Open Records in Indiana

Electronic records in Indiana are subject to the Access to Public Records Act (APRA). Although electronic records are not discussed explicitly, it does state that it applies to any government records “regardless of form or characteristics.” It also states that government organizations found to be contravening this act can be fined up to $500 per violation.


How Indiana Defines a Public Record
The Access to Public Records Act states that “public record means any writing, paper, report, study, map, photograph, book, card, tape recording, or other material that is created, received, retained, maintained, or filed by or with a public agency and which is generated on paper, paper substitutes, photographic media, chemically based media, magnetic or machine readable media, electronically stored data, or any other material, regardless of form or characteristics.”


Social Media Guidance Documents
Specific insight into social media and the Access to Public Records Act was provided when the Indiana Public Access Counselor argued that the Town of Morristown had violated the act when it deleted Facebook comments. This advisory stated that:

“Social media has not been addressed ad nauseum in prior opinions. The ever-changing landscape of electronic communication presents unique challenges for determining the accessibility of public information. Although I do not suggest the Town intentionally violated the APRA, it is important to note public agencies should not use social media as a way of avoiding the obligations of the law.

“It is my opinion that Facebook data clearly falls within this definition. If a public agency creates a website or social media account and maintains its content, then any records request relevant to that site would need to be fulfilled. This would be the case even if the agency needs to petition the site’s server to gain access to the information. It is no different than any other third-party contractor or vendor an agency would employ to maintain certain information. It is recognized it may take some time to retrieve, but it must be released pursuant to a request. The Town is obligated to satisfy the information request and work with the third-party vendor to do so.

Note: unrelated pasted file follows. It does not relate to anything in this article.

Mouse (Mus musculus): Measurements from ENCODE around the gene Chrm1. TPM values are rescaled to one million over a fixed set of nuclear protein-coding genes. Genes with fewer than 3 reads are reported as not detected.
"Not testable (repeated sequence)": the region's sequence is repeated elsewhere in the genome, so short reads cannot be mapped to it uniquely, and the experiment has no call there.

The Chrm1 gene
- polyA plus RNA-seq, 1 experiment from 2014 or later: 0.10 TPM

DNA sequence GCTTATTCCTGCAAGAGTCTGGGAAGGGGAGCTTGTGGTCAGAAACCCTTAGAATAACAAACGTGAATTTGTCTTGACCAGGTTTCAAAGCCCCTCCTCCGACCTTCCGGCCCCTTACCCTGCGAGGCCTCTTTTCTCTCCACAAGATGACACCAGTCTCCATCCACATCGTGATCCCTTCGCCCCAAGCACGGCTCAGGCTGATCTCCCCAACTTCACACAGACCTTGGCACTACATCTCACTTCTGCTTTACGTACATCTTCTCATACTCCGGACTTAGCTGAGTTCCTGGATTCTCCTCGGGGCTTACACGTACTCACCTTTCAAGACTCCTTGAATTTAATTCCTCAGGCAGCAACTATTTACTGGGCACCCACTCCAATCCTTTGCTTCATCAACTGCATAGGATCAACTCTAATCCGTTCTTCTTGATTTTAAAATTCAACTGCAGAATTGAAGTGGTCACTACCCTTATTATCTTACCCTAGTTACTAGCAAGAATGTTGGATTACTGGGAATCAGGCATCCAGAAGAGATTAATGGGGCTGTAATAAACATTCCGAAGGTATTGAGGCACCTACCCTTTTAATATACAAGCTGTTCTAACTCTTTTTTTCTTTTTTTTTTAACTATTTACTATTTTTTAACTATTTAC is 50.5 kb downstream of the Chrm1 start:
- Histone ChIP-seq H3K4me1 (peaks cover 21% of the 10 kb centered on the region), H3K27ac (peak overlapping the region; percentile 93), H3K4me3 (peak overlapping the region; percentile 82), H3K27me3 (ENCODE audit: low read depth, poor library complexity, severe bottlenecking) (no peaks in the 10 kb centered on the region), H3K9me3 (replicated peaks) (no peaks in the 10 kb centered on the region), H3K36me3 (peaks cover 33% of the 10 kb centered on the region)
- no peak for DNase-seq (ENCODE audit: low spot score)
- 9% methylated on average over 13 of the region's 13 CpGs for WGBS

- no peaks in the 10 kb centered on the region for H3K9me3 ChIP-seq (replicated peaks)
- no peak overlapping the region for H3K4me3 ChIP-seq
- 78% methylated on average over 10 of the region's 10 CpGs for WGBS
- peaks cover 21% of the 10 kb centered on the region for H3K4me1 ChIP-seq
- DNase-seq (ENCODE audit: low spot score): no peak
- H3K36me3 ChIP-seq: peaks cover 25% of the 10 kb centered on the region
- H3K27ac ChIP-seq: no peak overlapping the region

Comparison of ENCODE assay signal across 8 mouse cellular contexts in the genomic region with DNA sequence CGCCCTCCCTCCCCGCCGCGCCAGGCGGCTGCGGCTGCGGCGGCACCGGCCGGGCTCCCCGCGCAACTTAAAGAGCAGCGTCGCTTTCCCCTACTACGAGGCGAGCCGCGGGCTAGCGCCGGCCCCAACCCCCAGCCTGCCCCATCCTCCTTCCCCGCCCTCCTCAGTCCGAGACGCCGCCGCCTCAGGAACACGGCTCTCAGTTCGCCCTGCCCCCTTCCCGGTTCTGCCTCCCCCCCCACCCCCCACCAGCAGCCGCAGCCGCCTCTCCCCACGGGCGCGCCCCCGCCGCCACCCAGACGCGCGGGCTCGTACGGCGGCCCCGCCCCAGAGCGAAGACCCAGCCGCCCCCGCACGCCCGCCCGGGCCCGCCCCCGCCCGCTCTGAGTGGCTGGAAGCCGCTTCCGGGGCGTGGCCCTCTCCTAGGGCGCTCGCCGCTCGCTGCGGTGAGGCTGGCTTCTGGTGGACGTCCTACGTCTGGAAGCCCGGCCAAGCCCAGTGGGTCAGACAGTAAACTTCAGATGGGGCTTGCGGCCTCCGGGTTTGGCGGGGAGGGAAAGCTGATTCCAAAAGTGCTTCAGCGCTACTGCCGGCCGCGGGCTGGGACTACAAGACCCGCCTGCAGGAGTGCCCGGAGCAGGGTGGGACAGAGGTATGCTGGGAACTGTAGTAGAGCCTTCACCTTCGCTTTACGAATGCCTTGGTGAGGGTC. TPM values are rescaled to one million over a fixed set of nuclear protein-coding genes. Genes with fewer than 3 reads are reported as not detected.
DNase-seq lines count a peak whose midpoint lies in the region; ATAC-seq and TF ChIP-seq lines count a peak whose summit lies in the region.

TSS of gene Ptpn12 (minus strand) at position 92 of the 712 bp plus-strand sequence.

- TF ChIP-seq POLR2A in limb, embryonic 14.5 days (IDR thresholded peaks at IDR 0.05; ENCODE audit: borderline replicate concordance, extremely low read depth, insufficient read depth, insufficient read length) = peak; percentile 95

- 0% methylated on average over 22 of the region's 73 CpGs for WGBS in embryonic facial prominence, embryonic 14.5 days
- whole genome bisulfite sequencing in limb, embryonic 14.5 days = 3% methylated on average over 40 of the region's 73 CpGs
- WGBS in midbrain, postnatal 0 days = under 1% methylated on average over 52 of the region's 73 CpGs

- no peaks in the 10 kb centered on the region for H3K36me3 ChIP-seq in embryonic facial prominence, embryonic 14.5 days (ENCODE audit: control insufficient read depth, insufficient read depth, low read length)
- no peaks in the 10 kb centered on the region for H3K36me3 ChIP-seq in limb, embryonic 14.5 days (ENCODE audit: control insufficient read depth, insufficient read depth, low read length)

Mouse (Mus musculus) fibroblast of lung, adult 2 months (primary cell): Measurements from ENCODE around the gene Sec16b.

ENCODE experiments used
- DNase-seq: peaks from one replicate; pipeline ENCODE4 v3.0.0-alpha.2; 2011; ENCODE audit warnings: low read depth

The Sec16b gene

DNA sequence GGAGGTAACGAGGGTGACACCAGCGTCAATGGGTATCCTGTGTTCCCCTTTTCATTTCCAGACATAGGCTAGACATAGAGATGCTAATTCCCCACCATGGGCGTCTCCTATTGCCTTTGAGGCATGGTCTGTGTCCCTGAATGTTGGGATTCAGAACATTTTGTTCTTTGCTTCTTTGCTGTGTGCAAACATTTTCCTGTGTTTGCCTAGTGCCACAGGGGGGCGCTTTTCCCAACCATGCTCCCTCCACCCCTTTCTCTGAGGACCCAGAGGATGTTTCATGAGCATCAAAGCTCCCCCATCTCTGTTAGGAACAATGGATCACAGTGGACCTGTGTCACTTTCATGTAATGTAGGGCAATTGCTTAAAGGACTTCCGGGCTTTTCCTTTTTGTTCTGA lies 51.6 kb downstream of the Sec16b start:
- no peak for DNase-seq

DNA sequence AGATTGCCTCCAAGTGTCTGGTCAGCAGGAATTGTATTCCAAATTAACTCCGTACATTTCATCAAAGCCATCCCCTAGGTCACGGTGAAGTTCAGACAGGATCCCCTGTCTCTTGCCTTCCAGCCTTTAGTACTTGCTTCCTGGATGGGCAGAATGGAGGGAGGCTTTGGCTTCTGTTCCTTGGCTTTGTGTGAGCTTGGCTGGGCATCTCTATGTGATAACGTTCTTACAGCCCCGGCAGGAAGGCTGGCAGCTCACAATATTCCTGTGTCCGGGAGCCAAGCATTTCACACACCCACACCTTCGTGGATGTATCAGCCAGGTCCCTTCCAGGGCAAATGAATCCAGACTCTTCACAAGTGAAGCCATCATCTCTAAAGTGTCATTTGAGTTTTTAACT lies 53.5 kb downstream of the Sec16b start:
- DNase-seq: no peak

“As to the allegation the site has deleted your comment(s), it is my opinion an agency can moderate comments to a social media site as they see fit. For example, if an inflammatory or inappropriate comment is posted to a site, then an agency, as administrator of the site, has discretion to remove it. I am aware of nothing in case law or statute that would restrict the discretionary rights of a public agency to moderate public forums. The caveat to this is the agency must retain a copy of the comment or discussion and also make them available for inspection. This can be in electronic format as a file of a screen shot or a comment print-out or however the information presents itself. The important consideration to remember is that all comments to an agency web site must be retained. Of course, the agency administrator of the site may also restrict all comments and not create a public forum for such discussion.”

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